Doctors dating back to Aristotle have asserted that because of their delicate reproductive systems, women shouldn’t exert themselves too much, whether it be studying or physical activity. Even bicycling could be too strenuous.
Today, there are still fewer Olympic team spots available overall for females than there are males. Yet, female athletes continue to knock down all the barriers that stand in their way, excelling wildly in sports that, at one time, they weren’t even allowed to participate in.
This world-renowned sprinter and outspoken advocate for women’s equality in sports broke Usain Bolt’s world championship record in 2019. She’s earned 12 world championship gold medals throughout her career.
Felix's first national championship win was in 2003, at age 17. Felix competed in the 2021 Tokyo Olympic Games — her fifth Olympic appearance — and won her 11th Olympic medal. Not only is she the oldest woman to ever win a gold medal at the games (at 35), but she is also the most decorated American track and field athlete in Olympic history.
A serious knee injury in 2015 and the birth of her son in 2019 complicated this athlete’s road to victory in recent years, but Diggins-Smith still earned a spot on her first Olympic basketball team for the 2021 Tokyo Olympic Games.
Basketball fans around the world hold her in high esteem for her floor game, defense, and scoring abilities. She earned the landmark combination of 3000 points, 1000 assists, and 200 steals more quickly than any player in WNBA history — in just 206 games.
Grand Slam champion and 30-time singles winner Wozniacki retired in 2020 following her last professional match at the Australian Open. She was born in Denmark in 1990. Her mother had played on the Polish national volleyball team and her father played professional football in Denmark and Poland.
At age 7, Wozniacki picked up her first tennis racquet and by the age of 15, she'd gone pro. She became a Grand Slam champion in 2018 with a win at the Australian Open, just six years after earning her first No. 1 ranking.
Her small stature and breathtaking routines earned her the nickname, “The Flying Squirrel.” Douglas is the first African American gymnast in Olympic history to become an Individual All-Around Champion.
As if that weren’t enough of a distinction, she’s also the first American gymnast to win a gold medal in both the team and individual all-around competitions at the Olympics. She’s won multiple world championships and competed at two Olympic games.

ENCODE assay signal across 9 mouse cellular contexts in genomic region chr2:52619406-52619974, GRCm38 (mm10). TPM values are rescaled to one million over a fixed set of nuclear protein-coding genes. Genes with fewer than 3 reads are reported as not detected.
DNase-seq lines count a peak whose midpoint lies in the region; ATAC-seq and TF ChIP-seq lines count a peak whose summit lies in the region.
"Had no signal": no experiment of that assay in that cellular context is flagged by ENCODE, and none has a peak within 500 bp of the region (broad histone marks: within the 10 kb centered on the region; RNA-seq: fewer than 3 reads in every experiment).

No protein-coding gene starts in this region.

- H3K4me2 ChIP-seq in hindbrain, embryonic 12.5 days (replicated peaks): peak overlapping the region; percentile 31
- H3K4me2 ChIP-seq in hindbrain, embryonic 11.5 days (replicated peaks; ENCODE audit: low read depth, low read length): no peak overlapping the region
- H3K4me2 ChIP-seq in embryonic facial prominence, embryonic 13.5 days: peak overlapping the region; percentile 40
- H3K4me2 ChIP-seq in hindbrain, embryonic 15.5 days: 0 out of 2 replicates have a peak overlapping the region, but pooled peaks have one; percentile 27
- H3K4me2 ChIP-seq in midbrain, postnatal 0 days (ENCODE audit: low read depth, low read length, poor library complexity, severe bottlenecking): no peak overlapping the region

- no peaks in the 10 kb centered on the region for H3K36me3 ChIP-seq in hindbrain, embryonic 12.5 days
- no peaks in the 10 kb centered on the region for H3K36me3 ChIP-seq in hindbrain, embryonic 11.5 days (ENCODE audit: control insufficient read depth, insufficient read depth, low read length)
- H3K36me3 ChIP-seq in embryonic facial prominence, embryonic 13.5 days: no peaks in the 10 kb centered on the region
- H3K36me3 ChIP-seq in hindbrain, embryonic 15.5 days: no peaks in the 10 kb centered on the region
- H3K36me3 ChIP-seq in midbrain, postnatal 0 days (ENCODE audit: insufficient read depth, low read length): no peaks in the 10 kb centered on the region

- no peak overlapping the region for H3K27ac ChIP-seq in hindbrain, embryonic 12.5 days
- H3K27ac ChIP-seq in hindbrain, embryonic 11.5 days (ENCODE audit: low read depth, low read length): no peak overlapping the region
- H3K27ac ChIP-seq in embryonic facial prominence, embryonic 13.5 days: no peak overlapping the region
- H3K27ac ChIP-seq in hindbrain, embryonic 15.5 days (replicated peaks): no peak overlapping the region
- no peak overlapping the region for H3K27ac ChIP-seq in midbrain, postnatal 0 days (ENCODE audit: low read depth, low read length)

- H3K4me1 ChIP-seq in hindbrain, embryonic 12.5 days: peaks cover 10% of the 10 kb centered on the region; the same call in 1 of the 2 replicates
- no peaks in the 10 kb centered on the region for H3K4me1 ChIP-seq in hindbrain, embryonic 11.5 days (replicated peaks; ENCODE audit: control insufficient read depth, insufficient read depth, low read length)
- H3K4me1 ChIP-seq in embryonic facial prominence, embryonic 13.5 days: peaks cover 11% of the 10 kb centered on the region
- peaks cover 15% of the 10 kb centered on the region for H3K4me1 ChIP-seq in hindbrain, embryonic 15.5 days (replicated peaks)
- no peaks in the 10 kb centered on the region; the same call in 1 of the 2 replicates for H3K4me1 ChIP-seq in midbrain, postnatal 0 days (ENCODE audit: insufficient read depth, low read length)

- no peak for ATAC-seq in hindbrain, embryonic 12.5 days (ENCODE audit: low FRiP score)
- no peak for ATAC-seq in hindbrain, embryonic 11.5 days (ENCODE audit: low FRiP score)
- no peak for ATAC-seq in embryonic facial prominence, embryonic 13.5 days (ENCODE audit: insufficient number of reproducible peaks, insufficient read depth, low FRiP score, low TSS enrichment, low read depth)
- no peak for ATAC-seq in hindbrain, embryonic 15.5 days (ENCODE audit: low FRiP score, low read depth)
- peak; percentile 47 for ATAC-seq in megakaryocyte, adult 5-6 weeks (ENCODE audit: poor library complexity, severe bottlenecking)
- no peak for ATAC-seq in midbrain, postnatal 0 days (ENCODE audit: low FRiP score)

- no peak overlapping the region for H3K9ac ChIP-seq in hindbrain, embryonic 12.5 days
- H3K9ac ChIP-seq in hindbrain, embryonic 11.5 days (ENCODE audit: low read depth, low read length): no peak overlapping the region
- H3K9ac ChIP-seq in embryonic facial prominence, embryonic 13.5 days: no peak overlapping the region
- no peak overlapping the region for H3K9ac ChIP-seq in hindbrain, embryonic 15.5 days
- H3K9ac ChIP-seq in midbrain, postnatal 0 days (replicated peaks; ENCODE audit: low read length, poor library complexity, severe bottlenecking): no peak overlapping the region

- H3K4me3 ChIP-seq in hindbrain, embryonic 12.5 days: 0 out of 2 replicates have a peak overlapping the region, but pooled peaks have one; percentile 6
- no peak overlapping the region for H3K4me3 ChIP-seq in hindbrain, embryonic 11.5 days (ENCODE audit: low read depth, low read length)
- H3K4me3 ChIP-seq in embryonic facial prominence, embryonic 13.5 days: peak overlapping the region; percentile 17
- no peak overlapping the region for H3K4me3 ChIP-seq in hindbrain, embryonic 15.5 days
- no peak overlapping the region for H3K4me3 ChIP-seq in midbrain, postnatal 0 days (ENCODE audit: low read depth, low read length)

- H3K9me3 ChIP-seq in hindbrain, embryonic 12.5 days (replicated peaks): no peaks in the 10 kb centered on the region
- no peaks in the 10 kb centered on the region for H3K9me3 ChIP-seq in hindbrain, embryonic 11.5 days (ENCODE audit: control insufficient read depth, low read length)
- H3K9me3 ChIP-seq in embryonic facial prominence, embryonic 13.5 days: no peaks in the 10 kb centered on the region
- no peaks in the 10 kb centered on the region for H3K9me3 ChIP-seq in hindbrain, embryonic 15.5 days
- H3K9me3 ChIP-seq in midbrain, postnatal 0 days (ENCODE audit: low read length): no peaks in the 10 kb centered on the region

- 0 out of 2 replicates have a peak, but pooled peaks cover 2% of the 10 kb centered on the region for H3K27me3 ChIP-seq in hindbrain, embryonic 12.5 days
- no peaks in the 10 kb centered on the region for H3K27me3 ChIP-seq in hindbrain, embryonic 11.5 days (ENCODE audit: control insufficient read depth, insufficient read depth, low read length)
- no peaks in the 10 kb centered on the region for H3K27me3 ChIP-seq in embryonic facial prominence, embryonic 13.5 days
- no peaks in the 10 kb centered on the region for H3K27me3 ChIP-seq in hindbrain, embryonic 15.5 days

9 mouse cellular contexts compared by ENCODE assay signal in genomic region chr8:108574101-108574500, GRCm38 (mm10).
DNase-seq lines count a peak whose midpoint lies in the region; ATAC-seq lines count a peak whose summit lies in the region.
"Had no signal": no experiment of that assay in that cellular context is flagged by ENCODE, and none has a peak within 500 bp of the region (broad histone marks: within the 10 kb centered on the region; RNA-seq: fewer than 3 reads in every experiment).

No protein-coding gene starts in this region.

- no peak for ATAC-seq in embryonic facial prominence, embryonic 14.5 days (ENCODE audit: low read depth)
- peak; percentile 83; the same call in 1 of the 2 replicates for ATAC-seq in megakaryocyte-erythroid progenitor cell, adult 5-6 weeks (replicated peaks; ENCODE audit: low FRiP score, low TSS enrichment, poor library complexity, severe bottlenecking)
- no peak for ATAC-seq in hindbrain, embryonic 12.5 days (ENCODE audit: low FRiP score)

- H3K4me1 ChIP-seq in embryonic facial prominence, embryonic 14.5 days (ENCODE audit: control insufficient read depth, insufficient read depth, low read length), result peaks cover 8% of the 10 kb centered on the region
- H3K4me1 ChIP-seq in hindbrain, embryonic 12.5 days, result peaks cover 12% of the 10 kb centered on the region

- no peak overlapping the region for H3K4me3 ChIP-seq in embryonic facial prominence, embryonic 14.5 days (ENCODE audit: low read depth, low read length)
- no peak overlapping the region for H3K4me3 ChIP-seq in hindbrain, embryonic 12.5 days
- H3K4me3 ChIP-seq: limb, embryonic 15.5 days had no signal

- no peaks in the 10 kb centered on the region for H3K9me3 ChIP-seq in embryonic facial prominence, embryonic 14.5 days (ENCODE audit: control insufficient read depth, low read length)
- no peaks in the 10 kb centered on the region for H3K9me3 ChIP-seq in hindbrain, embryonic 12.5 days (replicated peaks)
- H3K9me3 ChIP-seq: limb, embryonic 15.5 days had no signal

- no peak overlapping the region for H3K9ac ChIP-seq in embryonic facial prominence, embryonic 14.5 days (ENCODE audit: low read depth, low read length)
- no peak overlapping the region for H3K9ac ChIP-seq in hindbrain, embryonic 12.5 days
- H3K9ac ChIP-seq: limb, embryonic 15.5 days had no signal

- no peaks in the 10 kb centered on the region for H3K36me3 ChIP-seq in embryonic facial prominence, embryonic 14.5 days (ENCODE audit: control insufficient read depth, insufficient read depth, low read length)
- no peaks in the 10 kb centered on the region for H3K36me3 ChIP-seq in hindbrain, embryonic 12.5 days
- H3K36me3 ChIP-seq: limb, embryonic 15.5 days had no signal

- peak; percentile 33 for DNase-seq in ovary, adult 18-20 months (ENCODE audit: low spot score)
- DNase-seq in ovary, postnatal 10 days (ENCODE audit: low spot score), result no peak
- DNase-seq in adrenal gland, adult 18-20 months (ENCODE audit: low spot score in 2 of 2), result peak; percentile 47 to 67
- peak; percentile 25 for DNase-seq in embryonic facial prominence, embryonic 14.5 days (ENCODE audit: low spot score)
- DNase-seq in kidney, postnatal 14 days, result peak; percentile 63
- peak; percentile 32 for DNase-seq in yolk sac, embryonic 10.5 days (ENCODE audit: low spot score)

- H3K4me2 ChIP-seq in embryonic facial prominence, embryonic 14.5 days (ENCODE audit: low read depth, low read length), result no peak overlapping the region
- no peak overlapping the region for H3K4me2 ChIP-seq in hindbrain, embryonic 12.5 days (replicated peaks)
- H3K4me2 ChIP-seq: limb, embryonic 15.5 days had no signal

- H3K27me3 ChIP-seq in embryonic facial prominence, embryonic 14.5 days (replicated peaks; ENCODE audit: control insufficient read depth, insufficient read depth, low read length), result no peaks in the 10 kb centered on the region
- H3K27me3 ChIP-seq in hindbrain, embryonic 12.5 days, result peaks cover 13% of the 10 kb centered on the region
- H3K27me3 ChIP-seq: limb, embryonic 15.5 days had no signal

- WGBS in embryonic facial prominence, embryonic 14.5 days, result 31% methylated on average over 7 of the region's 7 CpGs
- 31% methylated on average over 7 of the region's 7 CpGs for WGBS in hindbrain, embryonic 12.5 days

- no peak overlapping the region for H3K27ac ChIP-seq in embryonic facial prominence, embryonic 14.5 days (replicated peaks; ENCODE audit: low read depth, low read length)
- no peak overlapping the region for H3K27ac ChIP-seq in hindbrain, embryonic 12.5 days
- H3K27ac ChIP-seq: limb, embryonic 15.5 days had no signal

A Canadian-American professional soccer player and Olympic gold medalist, Leroux made her semi-professional debut at the age of 15, playing for the Vancouver Whitecaps — she was the youngest to ever play for the team.
Though she is also a gifted track and field athlete, it was soccer that won over Leroux. She set her sights on playing for the U.S. women’s national soccer team, a goal that she achieved. In 2012, she set a new record for the team, scoring 12 goals in one year.
For Ukrainian-born high jumper Levchenko, 2017 was a landmark year. She earned a gold medal at the European U23 Championships, a silver medal at the world championships, and became the European Athletics Rising Star of the Year.
She continued her winning trek over the next five years, including a silver medal performance at the 2019 European Indoor Championships in Glasgow. The 23-year-old high jumper achieved her goal of competing in the 2021 Tokyo Summer Olympic Games, where she finished eighth.
Since beginning her athletic career in 2011, Biles has attained a high level of achievement through world championship and Olympic wins in all-around and individual events. Biles is the most decorated U.S. women’s gymnast ever, with 32 medals.
She is in high demand by the media, not only for her athletic accomplishments but also for her aspirational demeanor and bravery. She has publicly shared her story of sexual abuse by the USA gymnastics team doctor and stood up for others in the community who shared the same experience. She also made headlines at the 2021 Olympic Games, where she drew attention to the topic of mental health.
The Australian surfer, who is famous for her intense training regimen, was born on the southern coast of New South Wales. By the time she was 16, she’d become a World Junior Champion surfer.
Just past her 18th birthday, Fitzgibbons secured a place in surfing history by earning the Qualifying Series championship faster than any other female surfer. She captured a spot on Team Australia for the Tokyo Olympic Games, and though she didn’t bring home a medal, fellow surfers recognize her as one of the best in the world.
For decades, Serena and Venus Williams dominated the tennis circuits. Coached by their parents from an early age, they achieved high international rankings that began in the early 2000s. Both have won four gold medals at the Olympics, one for singles and three in doubles.
Serena Williams has earned 23 Grand Slam titles, while Venus has seven. In 2020, the sisters played their 31st professional match against each other, with the younger Serena coming from behind to beat Venus 3-6, 6-3, and 6-4.
As a four-time Olympian, three-time Olympic medalist, and four-time World Cup champion, Lindsey Vonn has become a name synonymous with the male-dominated sport of alpine skiing. At the 2006 Olympic games, emergency medical personnel airlifted Vonn to a hospital after she crashed during a training run. Within two days, she was back on the slopes and competing despite the injury.
Though she didn’t medal in the event, she won a U.S. Olympic Spirit Award for her courage. Vonn's final win was a bronze at the 2019 World Championships, after which she announced her retirement.